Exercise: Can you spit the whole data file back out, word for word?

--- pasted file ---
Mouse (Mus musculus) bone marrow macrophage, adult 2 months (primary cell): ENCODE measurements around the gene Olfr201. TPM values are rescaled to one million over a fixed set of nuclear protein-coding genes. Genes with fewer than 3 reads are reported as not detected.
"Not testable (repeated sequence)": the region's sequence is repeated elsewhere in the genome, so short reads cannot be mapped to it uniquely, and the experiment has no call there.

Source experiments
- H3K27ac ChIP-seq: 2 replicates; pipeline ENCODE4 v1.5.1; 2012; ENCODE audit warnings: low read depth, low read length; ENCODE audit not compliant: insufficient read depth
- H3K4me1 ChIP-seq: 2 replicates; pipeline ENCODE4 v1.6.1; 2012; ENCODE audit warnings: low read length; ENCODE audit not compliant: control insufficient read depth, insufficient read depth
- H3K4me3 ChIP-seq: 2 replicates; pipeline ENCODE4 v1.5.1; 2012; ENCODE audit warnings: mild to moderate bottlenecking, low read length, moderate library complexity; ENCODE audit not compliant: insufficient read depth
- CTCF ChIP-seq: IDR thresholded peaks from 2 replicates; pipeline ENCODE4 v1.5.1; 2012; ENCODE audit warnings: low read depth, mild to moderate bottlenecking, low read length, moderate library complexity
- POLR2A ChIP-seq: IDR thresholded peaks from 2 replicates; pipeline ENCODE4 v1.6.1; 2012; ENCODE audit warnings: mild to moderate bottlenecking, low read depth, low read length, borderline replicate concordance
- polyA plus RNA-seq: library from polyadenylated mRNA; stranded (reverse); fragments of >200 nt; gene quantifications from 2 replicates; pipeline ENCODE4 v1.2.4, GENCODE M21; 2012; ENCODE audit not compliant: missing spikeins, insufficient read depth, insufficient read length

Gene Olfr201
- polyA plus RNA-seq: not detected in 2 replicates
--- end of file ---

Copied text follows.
Mouse (Mus musculus) bone marrow macrophage, adult 2 months (primary cell): ENCODE measurements around the gene Olfr201. TPM values are rescaled to one million over a fixed set of nuclear protein-coding genes. Genes with fewer than 3 reads are reported as not detected.
"Not testable (repeated sequence)": the region's sequence is repeated elsewhere in the genome, so short reads cannot be mapped to it uniquely, and the experiment has no call there.

Source experiments
- H3K27ac ChIP-seq: 2 replicates; pipeline ENCODE4 v1.5.1; 2012; ENCODE audit warnings: low read depth, low read length; ENCODE audit not compliant: insufficient read depth
- H3K4me1 ChIP-seq: 2 replicates; pipeline ENCODE4 v1.6.1; 2012; ENCODE audit warnings: low read length; ENCODE audit not compliant: control insufficient read depth, insufficient read depth
- H3K4me3 ChIP-seq: 2 replicates; pipeline ENCODE4 v1.5.1; 2012; ENCODE audit warnings: mild to moderate bottlenecking, low read length, moderate library complexity; ENCODE audit not compliant: insufficient read depth
- CTCF ChIP-seq: IDR thresholded peaks from 2 replicates; pipeline ENCODE4 v1.5.1; 2012; ENCODE audit warnings: low read depth, mild to moderate bottlenecking, low read length, moderate library complexity
- POLR2A ChIP-seq: IDR thresholded peaks from 2 replicates; pipeline ENCODE4 v1.6.1; 2012; ENCODE audit warnings: mild to moderate bottlenecking, low read depth, low read length, borderline replicate concordance
- polyA plus RNA-seq: library from polyadenylated mRNA; stranded (reverse); fragments of >200 nt; gene quantifications from 2 replicates; pipeline ENCODE4 v1.2.4, GENCODE M21; 2012; ENCODE audit not compliant: missing spikeins, insufficient read depth, insufficient read length

Gene Olfr201
- polyA plus RNA-seq: not detected in 2 replicates